“This is really the most collaborative album our band has ever made,” Terry says of the wide range of influences. “It’s the first record where every member really contributed to the writing, which is a huge deal because the music got so much better. It’s everyone’s voices this time, and I feel like we all matured as writers because of it.”
“Younger Years” offers a dose of youthful confidence that absolutely begs for an audience sing-along, while “When We Choke” and “This Is The End” both spin dark takes on the weight of love, but perhaps the emotional highlight of the album comes with “The Real Thing,” a passionate ode to the present.
“It’s a reminder that just because you’re not where you thought you’d be, that doesn’t mean you’re not where you’re supposed to be,” says Terry. “It’s a love song, but like most of my love songs, it can be just as much about your significant other as it is about your band.”
If it’s hunger that drives Red Wanting Blue, then it’s love that sustains them: love for the band, love for their fans, love for the journey. After all, desire is nothing without love, and ‘The Wanting’ is nothing if not a testament to the power of desire. "It is beyond reason that the heart wants what it wants...yet still it persists,” Terry concludes in the liner notes. “I imagine wherever there is the breath of life....with it will be the wanting."
Red Wanting Blue is:
Scott Terry (Vocals, Tenor Guitar, Ukulele)
Mark McCullough (Bass, Chapman Stick, Vocals)
Greg Rahm (Guitar, Keyboards, Vocals)
Eric Hall (Guitar, Lap Steel, Vocals)
Dean Anshutz (Drums & Percussion)
Anthony D’Amato didn’t know a soul when he landed in New Orleans. Within weeks of his arrival, though, he was collaborating with some of the city’s finest songwriters and instrumentalists on a spontaneous project unlike anything else in his catalog.
“This whole experience really caught me by surprise,” says D’Amato, a New Jersey native who now calls New York City home. “I came to New Orleans for a housesitting gig in between tours, and I ended up writing and recording a whole new collection with a whole new band and a whole new sound.”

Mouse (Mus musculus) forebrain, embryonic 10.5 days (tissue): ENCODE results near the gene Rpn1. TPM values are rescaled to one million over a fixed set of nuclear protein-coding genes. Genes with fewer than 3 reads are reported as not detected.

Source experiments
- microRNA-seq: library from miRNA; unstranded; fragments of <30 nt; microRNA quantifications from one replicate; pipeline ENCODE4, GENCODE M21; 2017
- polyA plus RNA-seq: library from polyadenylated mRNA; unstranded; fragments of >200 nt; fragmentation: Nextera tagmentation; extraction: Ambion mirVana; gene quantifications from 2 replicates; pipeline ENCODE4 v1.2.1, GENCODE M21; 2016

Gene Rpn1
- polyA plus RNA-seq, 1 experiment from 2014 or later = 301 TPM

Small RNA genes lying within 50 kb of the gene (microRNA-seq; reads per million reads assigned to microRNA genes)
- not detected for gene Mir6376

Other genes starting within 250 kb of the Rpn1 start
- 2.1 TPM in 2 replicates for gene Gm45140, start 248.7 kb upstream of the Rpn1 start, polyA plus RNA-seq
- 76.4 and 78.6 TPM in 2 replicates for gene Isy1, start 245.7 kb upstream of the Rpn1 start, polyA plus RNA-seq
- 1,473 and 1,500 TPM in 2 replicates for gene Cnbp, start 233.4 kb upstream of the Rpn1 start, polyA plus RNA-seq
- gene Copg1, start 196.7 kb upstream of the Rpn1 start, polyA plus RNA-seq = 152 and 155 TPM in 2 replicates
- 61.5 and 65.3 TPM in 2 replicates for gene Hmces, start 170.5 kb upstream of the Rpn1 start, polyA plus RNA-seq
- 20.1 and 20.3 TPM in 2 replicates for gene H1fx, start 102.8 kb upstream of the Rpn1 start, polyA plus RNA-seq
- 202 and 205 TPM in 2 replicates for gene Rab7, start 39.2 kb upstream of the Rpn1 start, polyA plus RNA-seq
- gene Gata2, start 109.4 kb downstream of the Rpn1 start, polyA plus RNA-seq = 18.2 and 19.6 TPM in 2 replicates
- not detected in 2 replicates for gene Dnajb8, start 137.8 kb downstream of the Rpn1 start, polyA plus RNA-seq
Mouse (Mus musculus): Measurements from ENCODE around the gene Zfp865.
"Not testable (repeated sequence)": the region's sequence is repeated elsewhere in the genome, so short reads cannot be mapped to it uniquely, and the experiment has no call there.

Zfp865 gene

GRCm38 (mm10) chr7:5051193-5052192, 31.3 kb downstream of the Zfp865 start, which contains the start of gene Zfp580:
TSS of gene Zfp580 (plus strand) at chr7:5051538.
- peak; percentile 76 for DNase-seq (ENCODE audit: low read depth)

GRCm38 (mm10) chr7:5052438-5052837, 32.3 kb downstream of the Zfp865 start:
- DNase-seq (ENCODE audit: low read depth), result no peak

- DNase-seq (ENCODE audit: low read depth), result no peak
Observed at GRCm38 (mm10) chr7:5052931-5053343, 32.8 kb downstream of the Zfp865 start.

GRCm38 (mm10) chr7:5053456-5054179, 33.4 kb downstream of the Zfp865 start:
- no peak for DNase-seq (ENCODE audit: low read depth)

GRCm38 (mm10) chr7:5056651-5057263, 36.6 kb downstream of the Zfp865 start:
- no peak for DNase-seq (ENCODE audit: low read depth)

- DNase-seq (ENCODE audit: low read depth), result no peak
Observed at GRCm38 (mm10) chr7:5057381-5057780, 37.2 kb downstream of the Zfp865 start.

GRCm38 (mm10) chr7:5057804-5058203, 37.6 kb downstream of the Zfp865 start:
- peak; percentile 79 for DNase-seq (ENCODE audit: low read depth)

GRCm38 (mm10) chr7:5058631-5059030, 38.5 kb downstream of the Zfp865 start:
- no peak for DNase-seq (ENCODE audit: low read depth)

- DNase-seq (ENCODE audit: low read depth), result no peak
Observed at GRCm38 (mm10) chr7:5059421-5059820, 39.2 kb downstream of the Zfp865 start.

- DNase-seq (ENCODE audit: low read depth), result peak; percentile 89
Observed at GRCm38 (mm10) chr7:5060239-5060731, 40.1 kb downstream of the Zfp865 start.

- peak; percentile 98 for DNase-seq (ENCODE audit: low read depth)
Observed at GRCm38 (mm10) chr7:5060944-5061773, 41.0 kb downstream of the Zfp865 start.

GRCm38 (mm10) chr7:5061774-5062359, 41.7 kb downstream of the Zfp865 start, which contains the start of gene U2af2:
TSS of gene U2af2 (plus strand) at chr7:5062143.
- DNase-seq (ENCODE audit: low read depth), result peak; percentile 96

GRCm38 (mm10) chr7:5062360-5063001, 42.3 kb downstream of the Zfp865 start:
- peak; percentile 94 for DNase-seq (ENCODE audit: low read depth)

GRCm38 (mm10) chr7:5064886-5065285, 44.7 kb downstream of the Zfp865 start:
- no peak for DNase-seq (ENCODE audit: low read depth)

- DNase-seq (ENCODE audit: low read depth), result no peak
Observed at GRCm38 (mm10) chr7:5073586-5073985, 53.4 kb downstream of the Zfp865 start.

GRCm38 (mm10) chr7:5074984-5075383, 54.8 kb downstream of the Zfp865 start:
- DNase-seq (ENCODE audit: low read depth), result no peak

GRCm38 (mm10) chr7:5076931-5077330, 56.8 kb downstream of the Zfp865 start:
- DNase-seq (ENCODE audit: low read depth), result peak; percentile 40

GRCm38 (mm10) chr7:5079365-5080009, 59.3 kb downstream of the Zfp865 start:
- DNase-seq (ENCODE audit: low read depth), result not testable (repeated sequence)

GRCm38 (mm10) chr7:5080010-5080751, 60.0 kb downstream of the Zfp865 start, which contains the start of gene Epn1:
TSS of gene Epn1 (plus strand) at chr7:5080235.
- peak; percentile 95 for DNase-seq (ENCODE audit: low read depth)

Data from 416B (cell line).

Captured almost entirely in the living room of an historic 1860’s Garden District home, ‘Five Songs From New Orleans’ feeds off the Crescent City’s irrepressible creative energy and draws inspiration both from its stately beauty and its haunted decay. D’Amato engineered, produced, and mixed the whole EP himself, treating the songs as raw, unfiltered snapshots of his time in town, and the performances documented here are loose and improvisatory to match. The end result is a spare and organic collection, one that’s comprised exclusively of acoustic instruments and draws on an eclectic array of New Orleans sounds, from Cajun fiddle to blues guitar, from Dixieland clarinet to washboard shuffle, from classic country to fingerpicked folk.
While each of the songs on the EP grew out of D’Amato’s experiences in New Orleans, some tracks are more explicit in their lyrical portraits than others. D’Amato spins an Ash Wednesday hangover into a metaphor for post-honeymoon love on the playful “Party’s Over,” imagines life after death in one of the city’s largest cemeteries on the bluesy “Metairie,” and uses New Orleans as a lens through which to examine the widening economic, racial, and political divides that have come to define modern America on the twangy “Some Folks.”
D’Amato first emerged to international acclaim with the 2014 release of ‘The Shipwreck From The Shore,’ his New West Records debut. Inspired in part by time spent studying with the Pulitzer Prize-winning Irish poet Paul Muldoon, the album garnered rave reviews on both sides of the pond, with NPR inviting D’Amato for a Tiny Desk Concert and lauding that “he writes in the tradition of Bruce Springsteen or Josh Ritter," and Uncut proclaiming that his songwriting "echoes with early Bob Dylan." D’Amato followed it up in 2016 with the Mike Mogis-produced ‘Cold Snap,’ which landed him his first national TV appearance along with an Artist You Need To Know nod from Rolling Stone, who hailed his “folk music raised on New Jersey grit.” In response to mounting humanitarian crises overseas and at our own southern border, D’Amato returned the following year with a collaborative charity EP titled ‘Won’t You Be My Neighbor?,’ which raised thousands of dollars for refugee aid. Songs from D’Amato’s solo albums, meanwhile, racked up more than eight million streams on Spotify alone and landed him headline and festival performances in the US, Europe, and Australia, as well as support dates with Ben Folds, Valerie June, Shovels & Rope, The Old 97's, The Felice Brothers, Tyler Childers, Langhorne Slim, and more.